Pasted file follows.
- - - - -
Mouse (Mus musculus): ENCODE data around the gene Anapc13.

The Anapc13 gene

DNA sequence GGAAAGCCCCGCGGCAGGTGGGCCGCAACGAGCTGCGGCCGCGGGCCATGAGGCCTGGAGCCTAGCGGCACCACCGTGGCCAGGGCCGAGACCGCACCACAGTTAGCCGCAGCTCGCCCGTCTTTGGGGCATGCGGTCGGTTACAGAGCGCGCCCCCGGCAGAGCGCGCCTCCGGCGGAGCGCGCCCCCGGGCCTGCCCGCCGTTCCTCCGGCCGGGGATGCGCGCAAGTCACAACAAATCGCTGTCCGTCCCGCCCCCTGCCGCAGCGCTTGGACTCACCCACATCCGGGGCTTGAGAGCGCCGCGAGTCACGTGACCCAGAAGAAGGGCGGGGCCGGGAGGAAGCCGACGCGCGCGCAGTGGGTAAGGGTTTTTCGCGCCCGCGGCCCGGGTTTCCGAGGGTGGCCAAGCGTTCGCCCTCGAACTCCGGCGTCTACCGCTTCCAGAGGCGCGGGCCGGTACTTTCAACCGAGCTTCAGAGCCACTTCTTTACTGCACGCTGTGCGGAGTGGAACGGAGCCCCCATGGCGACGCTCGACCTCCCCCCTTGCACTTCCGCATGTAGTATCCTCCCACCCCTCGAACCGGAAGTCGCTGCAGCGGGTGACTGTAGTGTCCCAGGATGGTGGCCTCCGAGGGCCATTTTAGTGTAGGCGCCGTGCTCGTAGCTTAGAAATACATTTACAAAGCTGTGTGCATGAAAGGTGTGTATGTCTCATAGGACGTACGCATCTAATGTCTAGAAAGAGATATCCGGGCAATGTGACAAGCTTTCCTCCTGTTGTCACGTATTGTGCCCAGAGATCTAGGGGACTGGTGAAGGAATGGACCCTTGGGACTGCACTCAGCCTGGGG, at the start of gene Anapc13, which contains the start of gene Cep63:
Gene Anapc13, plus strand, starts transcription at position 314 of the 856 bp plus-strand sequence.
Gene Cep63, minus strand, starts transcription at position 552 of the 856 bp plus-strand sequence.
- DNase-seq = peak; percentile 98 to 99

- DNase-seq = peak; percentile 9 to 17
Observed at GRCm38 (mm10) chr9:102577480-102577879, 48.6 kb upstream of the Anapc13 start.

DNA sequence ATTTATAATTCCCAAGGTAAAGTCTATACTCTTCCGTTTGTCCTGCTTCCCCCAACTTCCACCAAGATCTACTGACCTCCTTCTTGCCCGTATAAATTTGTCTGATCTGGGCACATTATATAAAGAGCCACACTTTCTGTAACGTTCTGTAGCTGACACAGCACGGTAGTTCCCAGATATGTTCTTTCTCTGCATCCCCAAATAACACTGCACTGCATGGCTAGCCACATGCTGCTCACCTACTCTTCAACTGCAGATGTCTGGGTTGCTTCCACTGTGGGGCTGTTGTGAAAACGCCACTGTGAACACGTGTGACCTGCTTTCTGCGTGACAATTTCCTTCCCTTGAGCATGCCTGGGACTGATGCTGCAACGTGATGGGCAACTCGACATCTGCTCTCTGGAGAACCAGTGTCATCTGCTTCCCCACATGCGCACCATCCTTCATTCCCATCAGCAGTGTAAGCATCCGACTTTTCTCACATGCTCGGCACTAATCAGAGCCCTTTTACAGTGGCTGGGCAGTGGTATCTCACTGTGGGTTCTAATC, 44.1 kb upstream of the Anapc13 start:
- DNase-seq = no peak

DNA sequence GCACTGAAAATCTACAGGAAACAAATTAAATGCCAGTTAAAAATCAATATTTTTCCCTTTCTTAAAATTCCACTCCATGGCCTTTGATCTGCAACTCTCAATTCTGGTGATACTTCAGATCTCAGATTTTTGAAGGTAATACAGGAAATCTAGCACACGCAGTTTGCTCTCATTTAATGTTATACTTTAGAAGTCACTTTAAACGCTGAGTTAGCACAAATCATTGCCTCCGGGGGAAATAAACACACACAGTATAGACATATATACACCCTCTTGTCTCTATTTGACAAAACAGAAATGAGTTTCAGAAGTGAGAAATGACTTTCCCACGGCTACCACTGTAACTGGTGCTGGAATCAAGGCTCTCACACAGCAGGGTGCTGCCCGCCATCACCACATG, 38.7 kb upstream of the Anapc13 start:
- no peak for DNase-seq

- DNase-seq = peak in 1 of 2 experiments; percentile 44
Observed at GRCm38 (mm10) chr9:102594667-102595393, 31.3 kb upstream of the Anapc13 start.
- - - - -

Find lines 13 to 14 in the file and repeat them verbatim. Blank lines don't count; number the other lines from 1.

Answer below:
- DNase-seq = peak in 1 of 2 experiments; percentile 44
Observed at GRCm38 (mm10) chr9:102594667-102595393, 31.3 kb upstream of the Anapc13 start.